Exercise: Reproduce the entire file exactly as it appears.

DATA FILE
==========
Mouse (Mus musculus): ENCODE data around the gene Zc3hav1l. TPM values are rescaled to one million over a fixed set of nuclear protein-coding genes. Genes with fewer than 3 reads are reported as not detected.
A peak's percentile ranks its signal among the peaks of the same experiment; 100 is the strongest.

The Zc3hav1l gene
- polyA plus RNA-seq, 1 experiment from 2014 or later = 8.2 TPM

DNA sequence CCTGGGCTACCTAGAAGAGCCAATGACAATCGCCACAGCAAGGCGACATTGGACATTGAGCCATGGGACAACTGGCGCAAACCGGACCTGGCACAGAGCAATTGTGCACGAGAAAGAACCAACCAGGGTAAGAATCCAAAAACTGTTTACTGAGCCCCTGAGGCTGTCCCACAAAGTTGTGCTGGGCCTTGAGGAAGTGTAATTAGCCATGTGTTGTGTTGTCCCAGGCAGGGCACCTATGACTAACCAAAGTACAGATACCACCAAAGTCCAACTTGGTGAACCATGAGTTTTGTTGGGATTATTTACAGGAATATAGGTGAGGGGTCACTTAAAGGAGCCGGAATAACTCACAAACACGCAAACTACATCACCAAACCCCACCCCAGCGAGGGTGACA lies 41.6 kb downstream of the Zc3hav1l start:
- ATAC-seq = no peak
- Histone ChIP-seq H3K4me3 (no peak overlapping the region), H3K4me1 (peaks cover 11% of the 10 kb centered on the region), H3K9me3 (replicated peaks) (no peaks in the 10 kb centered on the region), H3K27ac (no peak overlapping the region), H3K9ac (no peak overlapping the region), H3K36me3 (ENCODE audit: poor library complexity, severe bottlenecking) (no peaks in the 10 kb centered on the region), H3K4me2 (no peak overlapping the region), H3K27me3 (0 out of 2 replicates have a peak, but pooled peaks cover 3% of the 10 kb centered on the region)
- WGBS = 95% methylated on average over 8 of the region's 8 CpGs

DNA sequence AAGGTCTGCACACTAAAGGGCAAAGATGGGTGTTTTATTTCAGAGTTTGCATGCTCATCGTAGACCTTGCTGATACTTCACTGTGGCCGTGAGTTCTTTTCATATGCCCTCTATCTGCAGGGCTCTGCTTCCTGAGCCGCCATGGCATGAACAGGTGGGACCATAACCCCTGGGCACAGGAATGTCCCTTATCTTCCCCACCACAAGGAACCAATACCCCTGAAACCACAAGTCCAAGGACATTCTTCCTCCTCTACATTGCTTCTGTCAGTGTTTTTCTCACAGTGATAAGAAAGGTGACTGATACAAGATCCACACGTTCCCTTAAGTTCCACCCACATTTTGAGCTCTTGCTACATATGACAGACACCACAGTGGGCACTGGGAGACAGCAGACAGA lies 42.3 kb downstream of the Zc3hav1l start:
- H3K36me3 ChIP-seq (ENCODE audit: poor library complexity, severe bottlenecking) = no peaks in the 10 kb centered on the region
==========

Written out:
Mouse (Mus musculus): ENCODE data around the gene Zc3hav1l. TPM values are rescaled to one million over a fixed set of nuclear protein-coding genes. Genes with fewer than 3 reads are reported as not detected.
A peak's percentile ranks its signal among the peaks of the same experiment; 100 is the strongest.

The Zc3hav1l gene
- polyA plus RNA-seq, 1 experiment from 2014 or later = 8.2 TPM

DNA sequence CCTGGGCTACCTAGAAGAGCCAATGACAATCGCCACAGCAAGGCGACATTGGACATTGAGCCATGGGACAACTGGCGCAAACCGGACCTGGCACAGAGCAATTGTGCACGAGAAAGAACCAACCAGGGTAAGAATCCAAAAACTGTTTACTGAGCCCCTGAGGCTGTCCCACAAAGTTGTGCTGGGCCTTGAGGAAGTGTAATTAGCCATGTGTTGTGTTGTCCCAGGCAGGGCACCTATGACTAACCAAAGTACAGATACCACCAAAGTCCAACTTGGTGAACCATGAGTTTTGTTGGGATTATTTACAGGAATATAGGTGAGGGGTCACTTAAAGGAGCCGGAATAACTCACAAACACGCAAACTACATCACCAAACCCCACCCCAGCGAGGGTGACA lies 41.6 kb downstream of the Zc3hav1l start:
- ATAC-seq = no peak
- Histone ChIP-seq H3K4me3 (no peak overlapping the region), H3K4me1 (peaks cover 11% of the 10 kb centered on the region), H3K9me3 (replicated peaks) (no peaks in the 10 kb centered on the region), H3K27ac (no peak overlapping the region), H3K9ac (no peak overlapping the region), H3K36me3 (ENCODE audit: poor library complexity, severe bottlenecking) (no peaks in the 10 kb centered on the region), H3K4me2 (no peak overlapping the region), H3K27me3 (0 out of 2 replicates have a peak, but pooled peaks cover 3% of the 10 kb centered on the region)
- WGBS = 95% methylated on average over 8 of the region's 8 CpGs

DNA sequence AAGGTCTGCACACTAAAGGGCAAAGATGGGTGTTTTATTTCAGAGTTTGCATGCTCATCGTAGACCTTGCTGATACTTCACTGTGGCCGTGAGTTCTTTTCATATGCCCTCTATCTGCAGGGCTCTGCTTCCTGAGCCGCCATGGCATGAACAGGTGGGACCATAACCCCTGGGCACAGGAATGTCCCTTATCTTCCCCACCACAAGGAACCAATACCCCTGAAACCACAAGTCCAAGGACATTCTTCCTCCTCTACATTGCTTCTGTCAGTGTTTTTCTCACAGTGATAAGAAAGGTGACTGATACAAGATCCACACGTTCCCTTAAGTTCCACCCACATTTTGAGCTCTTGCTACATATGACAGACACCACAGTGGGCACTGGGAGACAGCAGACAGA lies 42.3 kb downstream of the Zc3hav1l start:
- H3K36me3 ChIP-seq (ENCODE audit: poor library complexity, severe bottlenecking) = no peaks in the 10 kb centered on the region